PositiveThe Guardian (UK)... this is an icy, Iago-like glimpse of the emotional and moral nullity that may be the source of his power. On reflection, Rucker and Leonnig’s book needs a different, less brittly ironic title: they should have called it Evil Genius.
MixedThe Observer (UK)Moser’s socially panoramic, psychologically incisive biography does a superb job of charting Sontag’s self-invention...But he is overgenerous in praising her as a philosophical successor to Kierkegaard and Nietzsche; she surely belongs in a tradition of cerebral showbiz that includes Tom Wolfe and her envious epigone, Camille Paglia, and is well defined, in Moser’s inadvertently deadly phrase, as \'the world’s most authoritative blurber\' – an enthusiast for the ideas of others, a vociferous barker at an avant-garde carnival ... As the book develops, Moser’s initial admiration for Sontag struggles to cope with the unlovable details of her behaviour imparted by his sources, and he comes to see her intellectual obsessions as a reflex of her personal kinks ... In his conclusion, Moser sums up \'what Sontag symbolised\' by reciting truisms about tolerance, diversity, female empowerment and opposition to political cruelty. But the moral contradictions of the life he so unsparingly chronicles undermine this well-meant tribute. The artful games played by the will may be malevolent and the value of style is doubtful if the best it has to show is a photograph of Sontag as \'a beautifully dressed corpse – nothing more\'.
MixedThe Guardian... supremely intelligent but tortuous polemical ... Given the prevailing gloom, Gopnik’s definition of liberalism is cautious and it depends on two words whose awkwardness, odd in such an elegant writer, betrays their doubtful appeal ... Rather than confronting immediate challenges, Gopnik turns aside to ponder a succession of \'lyrical love stories\' involving people whose conduct he admires ... Gopnik’s version of liberalism translates \'constant adaptation\' into a brilliant display of dialectical thinking ... shifty self-consciousness damages his case: in times like these, irony is tantamount to ineffectuality ... the hope Gopnik expresses seems frail. With a maniacal ego installed in the White House and BoJo the clown bouncing towards No 10, we are actually living through the bonfire of the sanities.
Robert S. Mueller
MixedThe Observer (UK)Mueller and Trump—they surely constitute one of the great double acts in criminal history...and the pairing documented in this massive but obsessively detailed report is all the more magnetic because the two of them never actually meet. Perhaps they don’t need to: like that other celebrated couple, Dr Jekyll and Mr Hyde, their connection is symbiotic or even conjoined ... Mueller’s report has painstakingly reassembled facts and arranged them to expose an elaborate but precarious work of fiction. More than a liar, Trump here looks like a fabulist ... Although we may long for crimes to be punished, here the end is anticlimactic: Mueller declines to pronounce Trump guilty but pointedly \'does not exonerate him.\'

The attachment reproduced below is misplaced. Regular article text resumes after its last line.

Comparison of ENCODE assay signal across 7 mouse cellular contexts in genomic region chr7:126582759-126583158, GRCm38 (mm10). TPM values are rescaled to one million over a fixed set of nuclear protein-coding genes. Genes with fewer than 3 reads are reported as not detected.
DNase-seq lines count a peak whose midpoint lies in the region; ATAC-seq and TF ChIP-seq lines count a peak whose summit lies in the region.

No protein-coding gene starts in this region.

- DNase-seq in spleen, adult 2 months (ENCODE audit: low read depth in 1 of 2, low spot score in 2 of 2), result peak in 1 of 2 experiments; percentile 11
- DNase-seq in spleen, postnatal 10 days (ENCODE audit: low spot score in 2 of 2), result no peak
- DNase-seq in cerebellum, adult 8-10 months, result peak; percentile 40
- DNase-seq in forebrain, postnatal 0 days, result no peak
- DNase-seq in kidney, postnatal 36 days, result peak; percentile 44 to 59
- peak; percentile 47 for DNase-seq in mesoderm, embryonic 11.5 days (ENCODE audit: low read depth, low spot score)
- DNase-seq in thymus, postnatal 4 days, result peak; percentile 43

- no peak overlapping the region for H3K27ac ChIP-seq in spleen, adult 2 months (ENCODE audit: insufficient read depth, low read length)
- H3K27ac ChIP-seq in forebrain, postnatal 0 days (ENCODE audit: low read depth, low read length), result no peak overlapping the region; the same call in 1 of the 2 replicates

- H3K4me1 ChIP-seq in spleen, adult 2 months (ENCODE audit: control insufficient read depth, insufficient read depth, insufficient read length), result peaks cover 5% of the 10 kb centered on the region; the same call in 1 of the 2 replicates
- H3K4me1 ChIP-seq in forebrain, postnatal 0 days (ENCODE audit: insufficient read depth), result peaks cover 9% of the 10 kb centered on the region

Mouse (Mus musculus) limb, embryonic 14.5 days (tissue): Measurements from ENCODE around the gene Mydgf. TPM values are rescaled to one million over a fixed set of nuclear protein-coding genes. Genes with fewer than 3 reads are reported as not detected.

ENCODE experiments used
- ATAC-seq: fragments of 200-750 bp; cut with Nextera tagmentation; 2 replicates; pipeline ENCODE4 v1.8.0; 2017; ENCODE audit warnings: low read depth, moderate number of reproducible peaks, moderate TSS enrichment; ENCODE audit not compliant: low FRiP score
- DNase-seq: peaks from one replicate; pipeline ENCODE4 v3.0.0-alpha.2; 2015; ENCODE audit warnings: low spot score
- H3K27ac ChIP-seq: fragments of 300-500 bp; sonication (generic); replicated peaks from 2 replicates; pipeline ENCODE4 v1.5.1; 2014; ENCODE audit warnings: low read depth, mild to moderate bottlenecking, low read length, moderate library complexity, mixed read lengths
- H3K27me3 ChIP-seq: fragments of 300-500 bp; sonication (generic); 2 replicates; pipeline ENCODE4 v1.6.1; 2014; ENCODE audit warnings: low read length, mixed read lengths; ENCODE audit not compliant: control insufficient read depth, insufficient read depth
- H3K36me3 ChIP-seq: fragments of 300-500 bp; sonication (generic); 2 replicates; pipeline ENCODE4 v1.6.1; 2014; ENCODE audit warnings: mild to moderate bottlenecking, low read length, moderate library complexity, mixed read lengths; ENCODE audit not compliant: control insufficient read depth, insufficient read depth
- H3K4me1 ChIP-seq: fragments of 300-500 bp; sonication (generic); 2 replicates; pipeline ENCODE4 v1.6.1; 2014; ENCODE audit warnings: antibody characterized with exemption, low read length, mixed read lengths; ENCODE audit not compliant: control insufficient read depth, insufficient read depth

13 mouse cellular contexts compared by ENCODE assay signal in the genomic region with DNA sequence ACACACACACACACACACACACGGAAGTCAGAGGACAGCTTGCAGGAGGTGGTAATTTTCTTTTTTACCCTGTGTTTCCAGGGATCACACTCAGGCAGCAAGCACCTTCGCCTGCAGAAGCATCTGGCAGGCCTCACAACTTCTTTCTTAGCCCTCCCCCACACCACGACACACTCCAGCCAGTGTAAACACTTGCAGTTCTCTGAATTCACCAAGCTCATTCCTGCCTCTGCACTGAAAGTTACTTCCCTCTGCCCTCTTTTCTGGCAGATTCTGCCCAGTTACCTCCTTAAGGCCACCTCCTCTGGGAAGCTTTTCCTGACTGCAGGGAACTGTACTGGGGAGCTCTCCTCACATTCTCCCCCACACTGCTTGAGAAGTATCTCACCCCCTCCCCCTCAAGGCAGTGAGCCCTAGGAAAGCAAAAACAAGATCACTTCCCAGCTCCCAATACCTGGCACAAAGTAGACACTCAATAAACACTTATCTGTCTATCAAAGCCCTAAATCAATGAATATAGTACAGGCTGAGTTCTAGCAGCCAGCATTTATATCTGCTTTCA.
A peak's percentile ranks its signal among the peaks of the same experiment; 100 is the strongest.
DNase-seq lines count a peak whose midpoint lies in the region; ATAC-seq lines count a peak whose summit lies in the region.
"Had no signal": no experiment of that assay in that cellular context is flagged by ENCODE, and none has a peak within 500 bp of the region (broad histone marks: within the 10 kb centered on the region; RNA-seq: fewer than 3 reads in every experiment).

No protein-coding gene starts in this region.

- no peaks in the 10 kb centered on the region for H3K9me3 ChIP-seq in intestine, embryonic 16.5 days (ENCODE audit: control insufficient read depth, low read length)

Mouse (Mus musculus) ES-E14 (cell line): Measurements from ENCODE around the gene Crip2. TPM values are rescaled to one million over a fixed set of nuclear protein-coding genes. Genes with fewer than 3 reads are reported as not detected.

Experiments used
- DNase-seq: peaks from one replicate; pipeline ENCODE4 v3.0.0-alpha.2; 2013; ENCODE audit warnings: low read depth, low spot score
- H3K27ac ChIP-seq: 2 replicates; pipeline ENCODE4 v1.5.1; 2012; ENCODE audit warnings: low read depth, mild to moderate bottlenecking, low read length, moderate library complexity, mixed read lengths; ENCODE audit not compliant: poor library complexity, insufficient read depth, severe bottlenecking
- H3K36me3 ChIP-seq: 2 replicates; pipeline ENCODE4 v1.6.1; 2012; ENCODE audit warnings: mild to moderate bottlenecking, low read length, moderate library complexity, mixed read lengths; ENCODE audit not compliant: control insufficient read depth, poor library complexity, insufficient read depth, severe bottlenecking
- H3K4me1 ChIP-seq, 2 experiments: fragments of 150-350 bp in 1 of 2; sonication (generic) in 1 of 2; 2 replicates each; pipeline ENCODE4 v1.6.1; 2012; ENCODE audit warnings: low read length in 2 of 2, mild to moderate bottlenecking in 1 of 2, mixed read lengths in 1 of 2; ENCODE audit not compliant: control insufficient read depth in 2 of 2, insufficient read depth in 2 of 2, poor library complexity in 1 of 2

PositiveThe GuardianBecoming serenely balances gravity and grace, uplift and anecdote, though its high-mindedness does permit a few low blows at Barack Obama’s villainous successor ... simultaneously admirable and adorable ... Becoming is frequently funny, sometimes indignant or enraged, and when Michelle describes her father’s early death from multiple sclerosis it turns rawly emotional.
PositiveThe GuardianEmetic as it all is to remember, Stormy knows that she has a responsibility to history ... Trump is as good as gelded by her description: no wonder he’s so terrified of sharks, since Stormy rears up like Jaws to menace his mushroom with her jagged incisors ... Before and after this encounter, Stormy’s book reveals what a defiant, unsinkable woman she is, brought up in squalor ... she is on a cosmic mission. After she fingered Trump, fans urged her to save the world ... Stormy has already done her bit by belittling Trump’s tackle and making him look, to use his own most hurtful word, like a loser ... Autocrats may survive protest marches and impeachment proceedings, but they have no defense against ridicule.
PositiveThe GuardianYet in Woodward’s meticulous account of office intrigues, the president’s men don’t seem to be trembling with fright. What they mostly feel is contempt for Trump or pity for his ignorance and the \'teenage logic\' of his obsessively vented grievances. Hence their deft \'administrative coup d’état\': by purloining documents from Trump’s desk or slow-walking his intemperate orders, his aides have effectively benched him ... Woodward’s book actually suggests that for Trump, power is not fear but obscenity. The discussions that Woodward’s sources have helped him to reconstruct are filthily cloacal or grossly sexual. Debates about policy are conducted in expletives ... Despite Woodward’s title, it’s Trump who seems afraid—of a job that he can’t do, of the advisers who outwit him, and of imminent legal consequences.